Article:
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Unexpectedly awesome days out / holidays

(32 Posts)
MellowMarshmallow Wed 26-Mar-14 09:08:23

Ds1 (8) can't cope with crowds, noise, confined space, queues, waiting as he has anxiety problems. Ds2 (7) can't cope with noise, crowds, queues, lots of walking, lots standing about.... so other people's ideas of fun days out are not in any way fun for them.

Legoland was fine on a non-pupil day so it was quiet.

Our most unexpectedly awesome day was a trip to Bekonscot model village where ds2 spent six hours flapping his hands, chasing the trains, and talking to every attentive old lady in ear shot. He spent 2 hours super glued to the same bridge so he could get the best view of the trains.

Mostly they love repetition or doing the same thing for hours and hours - 90 minutes in a canoe at Wicksteed Park, an hour going round in circles on Lake Windermere - this is fine, we are patient people, but ideally need access to a chair and coffee so we can watch them doing the same thing over and over again in relative comfort.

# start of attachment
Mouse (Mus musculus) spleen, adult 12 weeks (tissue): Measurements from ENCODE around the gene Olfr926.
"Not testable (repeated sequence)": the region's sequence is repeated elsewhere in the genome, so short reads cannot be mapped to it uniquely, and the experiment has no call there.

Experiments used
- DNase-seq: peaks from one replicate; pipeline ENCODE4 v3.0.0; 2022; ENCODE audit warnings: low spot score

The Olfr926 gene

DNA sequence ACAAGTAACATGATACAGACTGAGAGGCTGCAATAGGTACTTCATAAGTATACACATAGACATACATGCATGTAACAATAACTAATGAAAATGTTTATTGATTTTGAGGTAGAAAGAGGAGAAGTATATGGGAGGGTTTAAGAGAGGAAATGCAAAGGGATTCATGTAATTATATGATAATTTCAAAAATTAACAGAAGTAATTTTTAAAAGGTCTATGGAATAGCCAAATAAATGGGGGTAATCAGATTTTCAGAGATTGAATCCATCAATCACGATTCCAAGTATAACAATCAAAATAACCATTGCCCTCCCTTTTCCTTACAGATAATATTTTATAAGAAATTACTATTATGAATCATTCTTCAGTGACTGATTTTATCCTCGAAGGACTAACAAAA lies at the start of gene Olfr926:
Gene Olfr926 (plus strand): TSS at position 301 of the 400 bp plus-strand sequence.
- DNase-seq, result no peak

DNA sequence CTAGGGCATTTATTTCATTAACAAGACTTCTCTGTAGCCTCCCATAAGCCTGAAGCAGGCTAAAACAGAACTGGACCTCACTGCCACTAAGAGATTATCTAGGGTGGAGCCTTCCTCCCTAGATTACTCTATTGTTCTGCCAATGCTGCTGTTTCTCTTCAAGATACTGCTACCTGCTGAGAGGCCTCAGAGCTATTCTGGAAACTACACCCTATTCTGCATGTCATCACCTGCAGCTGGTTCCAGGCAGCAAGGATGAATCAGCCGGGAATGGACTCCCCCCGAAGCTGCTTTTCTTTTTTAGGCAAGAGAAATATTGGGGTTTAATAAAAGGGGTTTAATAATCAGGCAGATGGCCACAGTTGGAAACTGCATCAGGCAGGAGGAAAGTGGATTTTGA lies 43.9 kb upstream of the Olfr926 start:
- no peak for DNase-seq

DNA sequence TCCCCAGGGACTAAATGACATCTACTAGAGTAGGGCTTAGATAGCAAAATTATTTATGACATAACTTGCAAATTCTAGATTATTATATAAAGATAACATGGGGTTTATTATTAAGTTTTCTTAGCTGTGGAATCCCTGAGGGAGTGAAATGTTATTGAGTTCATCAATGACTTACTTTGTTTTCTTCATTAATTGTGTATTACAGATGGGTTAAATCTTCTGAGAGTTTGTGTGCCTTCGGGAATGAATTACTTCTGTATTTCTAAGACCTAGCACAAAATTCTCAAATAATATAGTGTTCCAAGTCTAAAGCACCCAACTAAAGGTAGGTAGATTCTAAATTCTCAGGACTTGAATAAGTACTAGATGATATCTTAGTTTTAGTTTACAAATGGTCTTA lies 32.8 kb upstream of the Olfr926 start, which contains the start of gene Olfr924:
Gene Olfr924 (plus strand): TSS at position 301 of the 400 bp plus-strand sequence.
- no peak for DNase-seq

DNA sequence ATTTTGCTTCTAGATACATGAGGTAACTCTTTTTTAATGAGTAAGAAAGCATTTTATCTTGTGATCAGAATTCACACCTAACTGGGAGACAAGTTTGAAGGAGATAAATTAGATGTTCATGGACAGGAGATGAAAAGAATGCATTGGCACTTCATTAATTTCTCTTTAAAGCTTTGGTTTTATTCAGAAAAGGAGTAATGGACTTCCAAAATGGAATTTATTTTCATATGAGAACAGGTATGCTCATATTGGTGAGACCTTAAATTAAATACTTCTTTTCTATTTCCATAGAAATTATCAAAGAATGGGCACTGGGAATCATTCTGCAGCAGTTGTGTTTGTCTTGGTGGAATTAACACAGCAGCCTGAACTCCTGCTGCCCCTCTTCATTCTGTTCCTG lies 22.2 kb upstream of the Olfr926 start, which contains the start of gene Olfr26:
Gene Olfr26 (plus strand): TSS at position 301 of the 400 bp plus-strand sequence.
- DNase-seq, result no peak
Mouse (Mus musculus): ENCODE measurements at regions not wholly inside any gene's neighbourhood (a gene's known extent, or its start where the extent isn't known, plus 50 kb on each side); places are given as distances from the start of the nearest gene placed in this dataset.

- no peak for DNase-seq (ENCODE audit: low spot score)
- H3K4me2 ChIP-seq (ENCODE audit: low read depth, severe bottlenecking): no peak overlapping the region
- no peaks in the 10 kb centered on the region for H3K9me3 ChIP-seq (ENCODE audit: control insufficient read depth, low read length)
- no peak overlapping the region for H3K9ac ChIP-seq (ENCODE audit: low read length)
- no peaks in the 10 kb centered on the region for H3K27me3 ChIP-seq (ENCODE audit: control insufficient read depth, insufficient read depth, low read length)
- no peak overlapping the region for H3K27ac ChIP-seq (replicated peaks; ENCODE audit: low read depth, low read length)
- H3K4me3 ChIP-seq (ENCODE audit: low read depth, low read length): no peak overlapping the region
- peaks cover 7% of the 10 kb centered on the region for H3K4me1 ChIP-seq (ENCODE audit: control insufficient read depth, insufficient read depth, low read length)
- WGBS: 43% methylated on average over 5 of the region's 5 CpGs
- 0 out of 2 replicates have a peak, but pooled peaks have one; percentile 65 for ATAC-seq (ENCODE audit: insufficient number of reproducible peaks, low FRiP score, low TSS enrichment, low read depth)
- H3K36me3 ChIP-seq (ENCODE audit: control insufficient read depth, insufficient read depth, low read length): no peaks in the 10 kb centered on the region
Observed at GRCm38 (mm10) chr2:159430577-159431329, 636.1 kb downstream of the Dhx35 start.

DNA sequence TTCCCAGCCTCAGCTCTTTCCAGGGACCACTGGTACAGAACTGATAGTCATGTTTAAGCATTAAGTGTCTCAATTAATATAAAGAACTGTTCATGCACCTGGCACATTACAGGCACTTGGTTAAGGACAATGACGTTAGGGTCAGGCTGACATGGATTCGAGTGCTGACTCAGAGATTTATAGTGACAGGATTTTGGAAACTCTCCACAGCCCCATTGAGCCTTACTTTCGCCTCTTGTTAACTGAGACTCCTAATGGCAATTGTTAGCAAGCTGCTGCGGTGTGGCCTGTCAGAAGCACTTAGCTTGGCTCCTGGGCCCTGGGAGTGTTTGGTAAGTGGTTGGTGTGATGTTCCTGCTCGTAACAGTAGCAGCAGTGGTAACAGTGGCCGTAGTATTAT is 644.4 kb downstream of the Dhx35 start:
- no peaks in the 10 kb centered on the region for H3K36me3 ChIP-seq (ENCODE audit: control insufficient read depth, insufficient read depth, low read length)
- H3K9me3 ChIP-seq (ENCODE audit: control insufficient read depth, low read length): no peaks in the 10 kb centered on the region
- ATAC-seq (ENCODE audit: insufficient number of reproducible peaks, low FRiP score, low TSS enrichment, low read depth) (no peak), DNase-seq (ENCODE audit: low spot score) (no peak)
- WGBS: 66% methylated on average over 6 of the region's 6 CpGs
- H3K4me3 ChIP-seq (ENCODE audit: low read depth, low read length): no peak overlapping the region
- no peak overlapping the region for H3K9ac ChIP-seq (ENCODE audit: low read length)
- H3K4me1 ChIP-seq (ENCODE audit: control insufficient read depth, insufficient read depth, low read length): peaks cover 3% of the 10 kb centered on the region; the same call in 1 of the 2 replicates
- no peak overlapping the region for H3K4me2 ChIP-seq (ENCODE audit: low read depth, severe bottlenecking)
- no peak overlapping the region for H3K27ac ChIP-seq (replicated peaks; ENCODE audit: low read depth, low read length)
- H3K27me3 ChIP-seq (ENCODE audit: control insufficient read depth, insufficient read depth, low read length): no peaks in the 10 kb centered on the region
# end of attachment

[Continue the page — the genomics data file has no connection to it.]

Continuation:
We'd also love to take them on holiday but am a bit stumped as theme parks not a great idea, nor would they like to be too hot, or around lots of people.

Please help us find more unexpectedly awesome days out, or somewhere to visit for short break.

ouryve Wed 26-Mar-14 09:28:18

We like quiet beaches, where we can just walk. Neither of mine are going to stay put and play, so being able to walk then length and then back again is perfect. There's a few like that in Northumberland. We normally end up at beadnell bay.

Beamish is great - not too crowded off season and lots of wide open space.

And there's a farm near us with an adventure woodland, with rope ladders and tree walks and everything. That's brilliant for the boys. DS1 has asked if we can go again, some time. Maybe when the ground's dried a bit, mind!

MellowMarshmallow Wed 26-Mar-14 09:40:00

That farm sounds great ouryve - if you're worried about outing yourself maybe you could PM me?

DH has fond childhood memories of Beamish so maybe we should head up there. We are lucky enough to live by the beach which is where we go most weekends and all Summer holidays.

I am really struggling to get excited about taking them anywhere blush